Democrats and voting rights groups criticize legislation that requires all absentee ballots to be notarized.
Voting rights advocates slammed new legislation passed in the Missouri House of Representatives because it would force voters to continue to have absentee ballots notarized before they are submitted.
The new GOP-backed legislation would allow any registered voter in the state to request an absentee ballot for any reason, replacing the current requirement that provides only six approved reasons to request one.
But Republican lawmakers refused to remove the provision in current Missouri law that requires that absentee ballots be notarized, saying that it is needed to combat voter fraud.
In addition, the legislation requires voters to request an absentee ballot either in person or by mail. They cannot do so online or by email.
Voting rights groups criticized the new rules.
"Voting by mail should be safe and accessible, and having voters find and be in contact with a notary places an undue burden on voters and undermines public health during a global pandemic," said Patrick Burgwinkle, a spokesperson for Let America Vote, in an email on Friday.
Voting by mail should not be "clogged with additional obstacles like this," said Seth Bringman of the vote protection group Fair Fight in an email. "Voter fraud is extremely rare in America, but that hasn't stopped folks from perpetuating the myth and using it as justification to erect barriers that make it harder to vote."
While notaries in Missouri are not allowed to charge fees for certifying absentee ballots, the new legislation would still require voters to make the effort to find a notary public and have them perform the service.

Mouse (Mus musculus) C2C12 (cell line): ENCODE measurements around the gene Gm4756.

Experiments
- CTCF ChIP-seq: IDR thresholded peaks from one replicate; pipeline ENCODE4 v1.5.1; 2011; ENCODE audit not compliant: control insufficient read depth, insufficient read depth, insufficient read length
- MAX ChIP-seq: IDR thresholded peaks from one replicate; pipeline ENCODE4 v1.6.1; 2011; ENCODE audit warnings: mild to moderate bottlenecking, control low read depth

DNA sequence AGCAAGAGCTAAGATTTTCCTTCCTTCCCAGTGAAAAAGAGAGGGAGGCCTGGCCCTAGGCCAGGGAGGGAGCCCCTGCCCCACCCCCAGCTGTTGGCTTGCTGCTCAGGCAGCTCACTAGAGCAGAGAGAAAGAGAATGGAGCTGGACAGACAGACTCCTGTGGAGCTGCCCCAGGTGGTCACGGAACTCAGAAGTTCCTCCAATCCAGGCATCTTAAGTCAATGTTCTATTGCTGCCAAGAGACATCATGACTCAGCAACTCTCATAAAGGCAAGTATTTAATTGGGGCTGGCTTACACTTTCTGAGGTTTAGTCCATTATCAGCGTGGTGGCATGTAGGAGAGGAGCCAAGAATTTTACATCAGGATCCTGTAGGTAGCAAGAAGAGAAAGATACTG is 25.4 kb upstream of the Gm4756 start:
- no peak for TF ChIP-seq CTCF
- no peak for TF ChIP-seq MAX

On April 6, the state's Republican Gov. Mike Parson issued an executive order allowing notaries to certify documents via videoconference, but the Springfield News-Leader reported on May 14 that very few notaries had filed the required paperwork to do so.
In addition, Missouri is ranked 32nd nationally in internet coverage among all the states; only 77% of the state has access to fast internet, and only 55% of the state has access to low-priced internet, defined as costing less than $60 a month.
Voters who are unable to access a notary online would be forced to risk their health by visiting one in person to have their absentee ballots certified, defeating the supposed purpose of the legislation.
The legislation is "not going to make it any more convenient for people to vote in this time of the pandemic," said Democratic Rep. Deb Lavender.
Republicans around the country have refused to accept ideas for making voting safer and easier during the coronavirus pandemic.
In Texas, Republican Attorney General Ken Paxton falsely stated that more absentee voting "damages the integrity of our elections and increases the risk of voter fraud," without any evidence.
In Wisconsin, conservatives in the state legislature and on the state Supreme Court forced voters to cast ballots in person despite an attempt by Democratic Gov. Tony Evers to postpone the April 7 election and allow more time for voting by mail.
In Congress, Sen. Kamala Harris (D-CA) and Reps. Jim Clyburn (D-SC) and Marcia Fudge (D-OH) introduced the VoteSafe Act, which would ensure that all states offered no-excuse absentee voting, 20 days of early voting, and other reforms to allow more and safer voting options for Americans.
Published with permission of The American Independent Foundation.